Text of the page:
This is a good piece by Paul about the Nature of Zionism, and it was good to see so many appreciated his take at the Progressive Zionism. One thing I like to observe here - whether you are a Muslim, Jew, Hindu, Christian or the other, if you are a moderate you sound alike, so is the case with right wingers.
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I've always been Zionist, as a strong respect and support for Israel has always been a central part of my traditional Jewish background. (I grew up in Conservative Judaism, but with Orthodox relatives.)
In the early 1970's, as I was coming into my adult years, I was influenced by a first cousin of mine (a year older) who had begun to write letters and articles in defense of Israel to newspapers and magazines. We often discussed Israel and Zionism when we met, usually several times a month; I familiarized myself with intricacies of Israeli and Zionist issues through various readings, and also joined an active Zionist organization at Clark University (Worcester, Mass.) where I was a student.
Beginning in the mid-1970's (when I was in my early 20's), I followed my cousin's example by writing letters, articles, and columns in Israel's defense to newspapers and magazines, responding to anti-Israel editorials, letters, and columns.
Throughout the 1970's and into the early 1980's, I maintained a conservatism on issues involving Israel and a progressive outlook on nearly all other issues.|
In 1979 I visited Israel for the first time; I stayed with my cousin who had influenced me in my early writings on Israel - he had recently made aliyah. But I met another Israeli cousin of mine on the opposite side of the political fence, who told me that it was dangerous to consider the Israeli-Arab conflict as simply "us vs. them". It was hard for me then to understand the conflict in any other way.
But I felt a weakness in what I was writing - something just didn't hang together for me. I wrote that while I deplored the extensive Lebanese civilian casualties, these were entirely the moral responsibility of the PLO for using civilians as shields, and that Israel was therefore in no way at fault in these actions. (Today I would call this a shared responsibility.) Internally I didn't really accept what I was then writing, but saw no way around it to give Israel a full defense. It was the first time I felt a little crack in the wall of my then-conservative positions regarding Israel.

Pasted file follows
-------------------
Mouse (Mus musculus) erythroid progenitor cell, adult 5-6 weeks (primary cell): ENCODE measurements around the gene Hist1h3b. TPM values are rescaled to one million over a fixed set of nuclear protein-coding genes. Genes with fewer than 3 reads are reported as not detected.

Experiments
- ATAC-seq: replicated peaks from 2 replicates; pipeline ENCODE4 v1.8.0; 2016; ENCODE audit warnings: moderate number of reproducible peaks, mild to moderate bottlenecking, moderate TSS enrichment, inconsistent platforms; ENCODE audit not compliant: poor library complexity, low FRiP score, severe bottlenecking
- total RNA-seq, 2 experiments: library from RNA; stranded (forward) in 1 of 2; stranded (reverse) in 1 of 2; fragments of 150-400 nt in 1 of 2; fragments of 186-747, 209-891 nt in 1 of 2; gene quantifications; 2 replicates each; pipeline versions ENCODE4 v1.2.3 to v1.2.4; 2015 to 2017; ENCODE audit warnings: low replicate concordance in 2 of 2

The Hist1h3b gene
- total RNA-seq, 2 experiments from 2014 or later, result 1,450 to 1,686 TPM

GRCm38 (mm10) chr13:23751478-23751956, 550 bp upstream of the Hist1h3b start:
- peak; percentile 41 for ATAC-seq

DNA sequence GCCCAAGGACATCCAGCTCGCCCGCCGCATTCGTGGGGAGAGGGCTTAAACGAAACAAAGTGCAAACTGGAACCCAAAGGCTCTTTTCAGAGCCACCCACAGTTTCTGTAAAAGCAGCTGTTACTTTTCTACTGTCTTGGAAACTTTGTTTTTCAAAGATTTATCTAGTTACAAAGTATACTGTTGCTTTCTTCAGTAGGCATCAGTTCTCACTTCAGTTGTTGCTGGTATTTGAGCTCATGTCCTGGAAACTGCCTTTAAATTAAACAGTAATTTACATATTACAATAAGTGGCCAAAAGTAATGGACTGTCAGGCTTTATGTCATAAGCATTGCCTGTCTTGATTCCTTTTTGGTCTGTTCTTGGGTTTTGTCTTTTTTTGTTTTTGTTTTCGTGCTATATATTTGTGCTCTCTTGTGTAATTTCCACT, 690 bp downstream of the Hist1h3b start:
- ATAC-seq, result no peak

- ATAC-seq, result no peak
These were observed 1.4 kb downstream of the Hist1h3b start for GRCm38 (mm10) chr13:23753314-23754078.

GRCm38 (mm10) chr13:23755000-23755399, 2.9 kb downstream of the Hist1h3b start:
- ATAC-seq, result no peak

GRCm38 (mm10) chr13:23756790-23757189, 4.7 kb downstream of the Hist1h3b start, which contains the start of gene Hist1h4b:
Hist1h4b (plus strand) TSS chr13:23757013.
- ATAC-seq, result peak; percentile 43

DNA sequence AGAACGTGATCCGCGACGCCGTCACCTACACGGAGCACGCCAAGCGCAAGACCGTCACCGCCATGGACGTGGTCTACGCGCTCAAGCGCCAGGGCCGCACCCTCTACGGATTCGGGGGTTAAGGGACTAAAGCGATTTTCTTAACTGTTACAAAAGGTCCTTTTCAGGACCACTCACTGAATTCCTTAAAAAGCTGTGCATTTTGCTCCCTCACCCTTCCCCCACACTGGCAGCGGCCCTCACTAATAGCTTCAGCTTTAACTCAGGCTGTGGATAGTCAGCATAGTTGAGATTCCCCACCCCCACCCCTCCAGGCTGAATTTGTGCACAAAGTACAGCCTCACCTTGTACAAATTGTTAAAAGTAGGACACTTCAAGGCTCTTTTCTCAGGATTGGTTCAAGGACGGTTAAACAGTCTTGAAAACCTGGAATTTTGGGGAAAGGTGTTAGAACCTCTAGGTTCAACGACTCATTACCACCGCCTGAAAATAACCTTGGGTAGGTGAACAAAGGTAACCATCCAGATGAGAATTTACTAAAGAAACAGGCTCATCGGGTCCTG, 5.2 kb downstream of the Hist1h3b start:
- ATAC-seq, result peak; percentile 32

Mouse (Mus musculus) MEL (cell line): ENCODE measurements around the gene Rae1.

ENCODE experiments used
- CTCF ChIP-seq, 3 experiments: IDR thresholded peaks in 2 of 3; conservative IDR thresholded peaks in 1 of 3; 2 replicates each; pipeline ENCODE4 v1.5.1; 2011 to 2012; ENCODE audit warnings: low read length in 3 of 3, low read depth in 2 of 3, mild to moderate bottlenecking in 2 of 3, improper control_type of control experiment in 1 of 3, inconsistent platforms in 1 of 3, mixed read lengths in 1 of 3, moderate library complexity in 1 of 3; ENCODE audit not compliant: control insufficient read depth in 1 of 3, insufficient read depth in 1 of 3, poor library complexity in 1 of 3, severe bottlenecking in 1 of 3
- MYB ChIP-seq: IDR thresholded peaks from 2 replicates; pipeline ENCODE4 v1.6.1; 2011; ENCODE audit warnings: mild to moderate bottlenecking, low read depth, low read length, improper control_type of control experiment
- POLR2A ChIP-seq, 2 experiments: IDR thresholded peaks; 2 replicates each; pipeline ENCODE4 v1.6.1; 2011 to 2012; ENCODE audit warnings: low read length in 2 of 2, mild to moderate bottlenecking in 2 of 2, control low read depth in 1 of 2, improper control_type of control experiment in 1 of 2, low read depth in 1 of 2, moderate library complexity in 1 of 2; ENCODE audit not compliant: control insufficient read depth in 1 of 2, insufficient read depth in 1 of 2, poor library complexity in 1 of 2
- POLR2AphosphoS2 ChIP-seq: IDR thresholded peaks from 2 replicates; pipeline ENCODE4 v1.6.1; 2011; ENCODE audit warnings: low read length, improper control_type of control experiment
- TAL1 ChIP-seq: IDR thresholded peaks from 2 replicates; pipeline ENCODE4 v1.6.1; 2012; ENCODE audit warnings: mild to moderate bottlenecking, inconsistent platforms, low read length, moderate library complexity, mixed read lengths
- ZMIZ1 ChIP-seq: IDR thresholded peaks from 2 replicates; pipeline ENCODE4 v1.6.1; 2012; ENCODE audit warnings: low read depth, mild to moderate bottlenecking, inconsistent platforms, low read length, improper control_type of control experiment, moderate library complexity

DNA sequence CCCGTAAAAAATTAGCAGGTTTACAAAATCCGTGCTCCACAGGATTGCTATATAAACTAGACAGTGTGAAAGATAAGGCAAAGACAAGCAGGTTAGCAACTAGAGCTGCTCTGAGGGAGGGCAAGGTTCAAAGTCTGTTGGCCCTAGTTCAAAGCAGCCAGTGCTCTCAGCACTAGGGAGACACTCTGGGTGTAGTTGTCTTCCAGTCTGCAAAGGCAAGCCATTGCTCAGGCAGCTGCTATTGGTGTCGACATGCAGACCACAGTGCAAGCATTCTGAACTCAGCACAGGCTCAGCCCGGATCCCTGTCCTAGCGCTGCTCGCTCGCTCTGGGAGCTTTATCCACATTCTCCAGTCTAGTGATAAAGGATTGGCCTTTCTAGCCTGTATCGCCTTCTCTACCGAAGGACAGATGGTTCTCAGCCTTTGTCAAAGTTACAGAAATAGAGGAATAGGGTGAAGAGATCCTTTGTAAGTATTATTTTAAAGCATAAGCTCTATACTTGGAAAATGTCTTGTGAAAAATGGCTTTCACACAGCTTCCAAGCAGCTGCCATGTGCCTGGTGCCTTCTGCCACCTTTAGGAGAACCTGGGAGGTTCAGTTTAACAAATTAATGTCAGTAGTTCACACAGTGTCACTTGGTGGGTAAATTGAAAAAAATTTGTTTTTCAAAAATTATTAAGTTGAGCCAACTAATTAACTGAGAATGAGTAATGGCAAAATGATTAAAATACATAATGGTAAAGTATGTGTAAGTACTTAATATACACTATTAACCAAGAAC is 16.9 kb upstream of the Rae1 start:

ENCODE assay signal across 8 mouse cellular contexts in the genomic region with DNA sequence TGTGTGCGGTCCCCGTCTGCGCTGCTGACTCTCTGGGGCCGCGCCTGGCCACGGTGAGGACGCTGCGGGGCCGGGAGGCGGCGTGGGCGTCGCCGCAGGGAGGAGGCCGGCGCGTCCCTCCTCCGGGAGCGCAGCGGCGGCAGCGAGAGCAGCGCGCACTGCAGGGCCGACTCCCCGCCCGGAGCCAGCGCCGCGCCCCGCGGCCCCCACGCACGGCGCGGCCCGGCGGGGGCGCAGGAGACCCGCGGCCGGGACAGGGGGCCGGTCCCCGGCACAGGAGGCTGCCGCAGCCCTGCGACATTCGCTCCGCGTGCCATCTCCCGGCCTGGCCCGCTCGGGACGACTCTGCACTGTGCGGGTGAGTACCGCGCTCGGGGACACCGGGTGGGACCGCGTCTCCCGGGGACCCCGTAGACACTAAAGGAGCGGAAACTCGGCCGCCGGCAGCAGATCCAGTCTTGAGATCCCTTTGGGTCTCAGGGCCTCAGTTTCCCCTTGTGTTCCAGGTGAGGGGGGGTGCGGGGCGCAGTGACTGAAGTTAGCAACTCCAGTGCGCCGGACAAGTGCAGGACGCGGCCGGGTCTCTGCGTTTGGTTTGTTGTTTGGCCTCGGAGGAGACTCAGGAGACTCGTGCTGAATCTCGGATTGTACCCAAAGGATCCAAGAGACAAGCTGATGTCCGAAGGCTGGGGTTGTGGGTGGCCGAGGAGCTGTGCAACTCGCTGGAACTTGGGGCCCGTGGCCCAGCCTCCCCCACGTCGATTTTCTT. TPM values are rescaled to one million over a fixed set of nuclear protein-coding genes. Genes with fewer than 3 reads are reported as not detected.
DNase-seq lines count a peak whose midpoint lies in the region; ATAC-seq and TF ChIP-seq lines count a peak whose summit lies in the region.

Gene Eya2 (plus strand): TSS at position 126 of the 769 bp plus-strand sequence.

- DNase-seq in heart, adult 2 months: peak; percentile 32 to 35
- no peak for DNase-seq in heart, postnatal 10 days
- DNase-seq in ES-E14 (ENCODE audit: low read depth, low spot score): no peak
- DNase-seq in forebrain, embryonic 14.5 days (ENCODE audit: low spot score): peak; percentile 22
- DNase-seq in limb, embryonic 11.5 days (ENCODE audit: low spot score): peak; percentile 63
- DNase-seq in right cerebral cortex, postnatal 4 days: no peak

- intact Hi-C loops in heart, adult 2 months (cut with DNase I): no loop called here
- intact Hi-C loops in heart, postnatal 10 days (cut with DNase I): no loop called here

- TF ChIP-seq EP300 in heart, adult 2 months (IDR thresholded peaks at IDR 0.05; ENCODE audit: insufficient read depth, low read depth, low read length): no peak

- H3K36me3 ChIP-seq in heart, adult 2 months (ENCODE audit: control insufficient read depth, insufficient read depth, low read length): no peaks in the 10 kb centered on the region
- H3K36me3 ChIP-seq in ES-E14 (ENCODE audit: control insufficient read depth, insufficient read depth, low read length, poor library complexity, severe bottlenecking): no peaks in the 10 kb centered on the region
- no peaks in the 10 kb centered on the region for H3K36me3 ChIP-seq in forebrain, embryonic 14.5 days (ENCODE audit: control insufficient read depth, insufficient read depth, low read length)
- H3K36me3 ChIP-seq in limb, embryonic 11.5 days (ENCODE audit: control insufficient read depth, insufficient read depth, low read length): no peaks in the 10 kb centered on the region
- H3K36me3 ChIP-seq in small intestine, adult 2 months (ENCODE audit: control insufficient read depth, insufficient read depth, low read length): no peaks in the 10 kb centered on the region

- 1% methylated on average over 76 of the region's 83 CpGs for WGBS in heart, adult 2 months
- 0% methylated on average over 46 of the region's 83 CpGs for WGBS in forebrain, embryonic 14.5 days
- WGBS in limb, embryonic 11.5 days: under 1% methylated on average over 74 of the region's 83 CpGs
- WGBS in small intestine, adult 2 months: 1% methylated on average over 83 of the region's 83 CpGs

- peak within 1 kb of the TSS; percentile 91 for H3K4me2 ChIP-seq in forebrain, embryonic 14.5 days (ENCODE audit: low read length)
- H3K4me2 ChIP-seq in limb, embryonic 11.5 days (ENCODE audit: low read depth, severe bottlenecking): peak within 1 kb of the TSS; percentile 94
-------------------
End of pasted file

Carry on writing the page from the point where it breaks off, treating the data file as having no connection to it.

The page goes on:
I received much high praise for this article, from individuals as well as federations, and also received a letter of praise from a young Congressional aide in Washington named Jim McGovern (who 15 years later would become the Congressman from my Central Massachusetts district).
Everyone seemed to love my article - except myself.
My first article that included a long-range peace perspective and mentioned Palestinian Arab aspirations was published in 1988, a few months after the First Intifada had broken out.
The newspaper printing it considered my writing (correctly) to be strongly pro-Israel, and put on the same page - for "balance" - a nasty anti-Israel article of another writer.
I knew my conservative-oriented cousin in Israel wouldn't like my new peace perspective, so I didn't send the article to him. But another family member did. When I next saw my cousin a few years later, he predictably told me that he was very disappointed in me, that I had come under the influence of Arab propaganda.
But I felt I had arrived in my evolved thinking, of imbuing my Zionism with a progressive peace-oriented perspective, as one component of a universalistic vision for humanity. This concept that I call Peace Zionism has been close to my heart ever since.